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4 Easy Ways to Digitise Your Drawings

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Many artists spend a significant period of time learning not only how to draw, but practicing drawing well. So what happens when you’ve put in the time to do this, come up with a cool hand-drawn concept, and are happy with the finished product? Time.

If you’re an artist who wants to make more money, or a creative person looking for ways to share your art on Instagram – digitising your work is a great idea. Here are 4 easy ways to do it.

1. Adobe Capture

Adobe Capture is a handy mobile/tablet app for laptops which links up to Adobe programs like Illustrator and Photoshop. You can use it to take pictures of drawings and adjust its settings so that you can get a vectorised digital copy of your artwork.

Vectorising work can be helpful if you want to adjust the size and make the original look as good. This however can be challenging to do when your drawing is made on paper instead of on a screen. If you just want to post an image to social media, then vectorising your work quite isn’t as necessary – it really all depends on your artistic style!

The new Adobe Capture CC is a powerful and intuitive app that allows you to easily create and edit images on your phone. With this program, you can select colours, add text, crop an image and more.

2. Image Trace on Adobe Illustrator

The image trace tool on the Adobe Illustrator is another way you can vectorize your artwork with the help of Adobe Capture.

Begin by taking a high-quality photo of your drawing, or otherwise scan it into your computer. I would recommend editing the image so that the tool can more easily identify parts of your drawing, as well as distinguish it from the background (I often increase the brightness and up the contrast).

After this, open up the image in Illustrator. Navigate to Window > Image Trace to bring up the advanced toolbar. Make sure your photo is selected, then click ‘Trace’. Select ‘Preview’ to see what different settings look like as you adjust them. Your image will automatically turn black and white once it’s traced, however you can change the settings to incorporate colour as well. I usually have to play around with the threshold and advanced setting sliders until I find something that works.

Once you are happy, press ‘expand’ on the top toolbar to turn your image into lots of little paths and anchor points you can edit!

3. Procreate for iPad

Graphic designers have been struggling with the evolution of technology and Procreate has given them a way to stay relevant and competitive. This app is especially great for illustrators as it allows them to work in a detailed and artistic way.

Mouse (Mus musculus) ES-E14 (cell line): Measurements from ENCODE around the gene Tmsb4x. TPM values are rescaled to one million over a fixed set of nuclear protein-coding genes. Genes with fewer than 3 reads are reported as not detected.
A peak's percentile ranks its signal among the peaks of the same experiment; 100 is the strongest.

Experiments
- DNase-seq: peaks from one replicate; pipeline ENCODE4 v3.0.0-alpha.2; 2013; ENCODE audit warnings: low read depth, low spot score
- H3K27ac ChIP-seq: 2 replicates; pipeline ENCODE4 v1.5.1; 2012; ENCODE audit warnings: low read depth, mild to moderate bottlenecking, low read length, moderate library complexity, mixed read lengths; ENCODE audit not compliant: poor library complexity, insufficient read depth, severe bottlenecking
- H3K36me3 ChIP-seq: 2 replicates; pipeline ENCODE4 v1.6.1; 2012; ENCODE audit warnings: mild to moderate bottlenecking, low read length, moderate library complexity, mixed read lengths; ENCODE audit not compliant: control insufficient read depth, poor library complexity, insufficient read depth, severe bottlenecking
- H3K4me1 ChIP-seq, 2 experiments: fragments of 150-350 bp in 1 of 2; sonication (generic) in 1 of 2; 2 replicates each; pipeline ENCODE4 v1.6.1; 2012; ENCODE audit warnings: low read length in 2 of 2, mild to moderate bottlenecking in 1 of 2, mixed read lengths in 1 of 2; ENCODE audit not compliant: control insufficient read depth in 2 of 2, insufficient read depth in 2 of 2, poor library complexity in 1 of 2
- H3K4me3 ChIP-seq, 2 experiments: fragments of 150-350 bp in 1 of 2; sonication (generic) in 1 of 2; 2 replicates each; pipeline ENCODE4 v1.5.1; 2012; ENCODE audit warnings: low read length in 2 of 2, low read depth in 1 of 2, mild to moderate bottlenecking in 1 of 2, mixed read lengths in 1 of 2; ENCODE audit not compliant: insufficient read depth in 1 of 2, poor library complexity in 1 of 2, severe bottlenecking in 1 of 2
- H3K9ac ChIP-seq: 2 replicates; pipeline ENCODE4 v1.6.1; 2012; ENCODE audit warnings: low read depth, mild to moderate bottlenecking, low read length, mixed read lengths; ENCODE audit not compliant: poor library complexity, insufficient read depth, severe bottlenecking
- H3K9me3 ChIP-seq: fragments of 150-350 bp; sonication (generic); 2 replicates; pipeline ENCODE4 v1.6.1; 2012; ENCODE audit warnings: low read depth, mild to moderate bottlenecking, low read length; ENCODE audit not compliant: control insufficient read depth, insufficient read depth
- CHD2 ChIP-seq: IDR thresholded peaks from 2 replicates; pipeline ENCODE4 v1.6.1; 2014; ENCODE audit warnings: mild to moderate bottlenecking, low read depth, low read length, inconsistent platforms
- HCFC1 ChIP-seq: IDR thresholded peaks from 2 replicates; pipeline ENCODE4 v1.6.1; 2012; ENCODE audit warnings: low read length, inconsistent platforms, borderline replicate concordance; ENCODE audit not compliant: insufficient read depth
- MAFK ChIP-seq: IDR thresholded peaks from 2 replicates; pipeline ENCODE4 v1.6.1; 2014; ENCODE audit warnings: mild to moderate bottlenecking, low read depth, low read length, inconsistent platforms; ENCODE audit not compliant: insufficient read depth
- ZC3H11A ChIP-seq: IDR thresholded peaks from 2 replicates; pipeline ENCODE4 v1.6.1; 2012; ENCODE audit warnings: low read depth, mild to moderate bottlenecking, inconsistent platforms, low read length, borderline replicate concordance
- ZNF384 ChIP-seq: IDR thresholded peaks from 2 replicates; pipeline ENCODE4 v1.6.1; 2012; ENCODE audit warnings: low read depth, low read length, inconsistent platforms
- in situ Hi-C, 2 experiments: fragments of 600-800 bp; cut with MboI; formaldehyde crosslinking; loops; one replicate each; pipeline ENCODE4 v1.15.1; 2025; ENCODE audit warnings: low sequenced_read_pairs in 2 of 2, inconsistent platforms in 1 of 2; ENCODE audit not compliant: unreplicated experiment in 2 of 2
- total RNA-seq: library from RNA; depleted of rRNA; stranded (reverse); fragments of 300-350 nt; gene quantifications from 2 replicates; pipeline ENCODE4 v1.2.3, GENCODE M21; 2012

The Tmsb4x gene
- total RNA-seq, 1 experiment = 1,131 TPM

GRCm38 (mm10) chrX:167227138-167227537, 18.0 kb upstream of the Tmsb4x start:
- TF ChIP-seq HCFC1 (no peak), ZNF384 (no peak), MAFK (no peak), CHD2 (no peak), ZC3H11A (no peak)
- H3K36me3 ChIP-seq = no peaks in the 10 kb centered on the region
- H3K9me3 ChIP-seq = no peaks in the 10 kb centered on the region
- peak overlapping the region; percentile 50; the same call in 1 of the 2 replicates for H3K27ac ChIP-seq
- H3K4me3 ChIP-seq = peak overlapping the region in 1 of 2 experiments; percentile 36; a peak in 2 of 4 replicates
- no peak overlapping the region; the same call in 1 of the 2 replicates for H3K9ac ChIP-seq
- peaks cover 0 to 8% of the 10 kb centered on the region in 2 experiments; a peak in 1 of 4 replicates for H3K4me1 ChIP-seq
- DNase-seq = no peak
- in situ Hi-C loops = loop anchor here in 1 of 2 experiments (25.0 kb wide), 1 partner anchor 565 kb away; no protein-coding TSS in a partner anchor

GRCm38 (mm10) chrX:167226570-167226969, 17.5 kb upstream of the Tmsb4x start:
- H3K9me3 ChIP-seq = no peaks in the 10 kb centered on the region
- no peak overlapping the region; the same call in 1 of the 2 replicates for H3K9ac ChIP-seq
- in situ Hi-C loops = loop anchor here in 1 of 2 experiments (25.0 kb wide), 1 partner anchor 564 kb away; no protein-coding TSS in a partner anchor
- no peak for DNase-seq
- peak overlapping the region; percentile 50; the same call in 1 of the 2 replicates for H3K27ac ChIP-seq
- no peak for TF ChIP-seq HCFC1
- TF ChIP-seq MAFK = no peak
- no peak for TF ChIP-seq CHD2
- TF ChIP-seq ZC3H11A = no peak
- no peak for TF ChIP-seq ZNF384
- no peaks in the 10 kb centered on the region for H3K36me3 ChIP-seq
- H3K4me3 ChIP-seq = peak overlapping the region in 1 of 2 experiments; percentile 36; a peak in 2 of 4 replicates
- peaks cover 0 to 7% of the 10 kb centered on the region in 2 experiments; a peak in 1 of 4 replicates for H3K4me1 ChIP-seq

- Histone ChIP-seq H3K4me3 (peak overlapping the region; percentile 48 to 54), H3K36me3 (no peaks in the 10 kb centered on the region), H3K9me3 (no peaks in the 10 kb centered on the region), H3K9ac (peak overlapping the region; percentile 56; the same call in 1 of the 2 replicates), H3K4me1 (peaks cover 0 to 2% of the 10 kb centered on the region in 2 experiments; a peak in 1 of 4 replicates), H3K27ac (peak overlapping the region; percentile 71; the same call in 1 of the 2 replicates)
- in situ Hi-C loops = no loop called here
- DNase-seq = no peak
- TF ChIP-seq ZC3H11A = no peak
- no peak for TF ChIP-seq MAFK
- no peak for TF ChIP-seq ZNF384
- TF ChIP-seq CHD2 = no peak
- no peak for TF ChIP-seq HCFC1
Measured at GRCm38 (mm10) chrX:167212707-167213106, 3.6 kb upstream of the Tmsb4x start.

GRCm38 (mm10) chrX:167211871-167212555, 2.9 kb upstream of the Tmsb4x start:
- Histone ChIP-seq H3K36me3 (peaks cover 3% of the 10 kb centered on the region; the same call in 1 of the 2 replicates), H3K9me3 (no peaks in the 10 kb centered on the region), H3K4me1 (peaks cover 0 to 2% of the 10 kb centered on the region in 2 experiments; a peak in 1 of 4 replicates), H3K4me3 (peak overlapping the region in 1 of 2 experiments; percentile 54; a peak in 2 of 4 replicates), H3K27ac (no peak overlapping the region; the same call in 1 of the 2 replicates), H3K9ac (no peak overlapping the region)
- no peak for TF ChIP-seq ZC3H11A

The program features layers like in all other Adobe programs, so you can place an image and create a new layer over it to draw on top of it.

I personally find Procreate to be an amazing tool for digitising my drawings. While it’s a big investment to buy an iPad, Apple pencil, and the app itself which costs $14.99, I use it enough both for fun and at work to justify it. The app includes features such as a symmetry tool (which is the most visually pleasing thing to use ever), along with a library of different brushes where you can also import extra ones if you want to buy more.

Once you have drawn up your work in Procreate, there are a few different ways you might like to export it. If you want to continue working with your illustration on your computer, you can export it as a PNG with a transparent background. If you have a Mac you can airdrop it straight to your computer, otherwise email it to yourself!

If you want to use the artwork as it is, you can export it as a JPG and upload it to the socials right away. I sometimes use a combination of drawing in Procreate, then image tracing ­it on Adobe Illustrator if I need it vectorised to use how I please!

4. Remove the background from a photograph

For some drawings that don’t require much editing, you can simply take a high-quality photo and let Photoshop remove the background. There are some styles of art that have yet to be properly represented by AI such as dot-work, where vectorisation may not pick up all the details.

You can either use the ‘Magic Eraser’ tool if the background is plain and easy to remove, or create a mask. A quick way to select at least most of the illustration is to navigate to Select > Subject and add a layer mask to the image. You can then use the brush tool to add or subtract parts of the image in this layer.

This method is perfect for small-scale social posts. You could add text, a coloured background, or even make a collage with other drawings. Just be aware that the image won’t be made in vector format so it might not have the same quality as your other creations. ­

With so many different options of how to go about digitising your artwork, there’s no single correct way to do it. Have fun experimenting with the different methods that are out there and find the one that best suits your personal artistic style!

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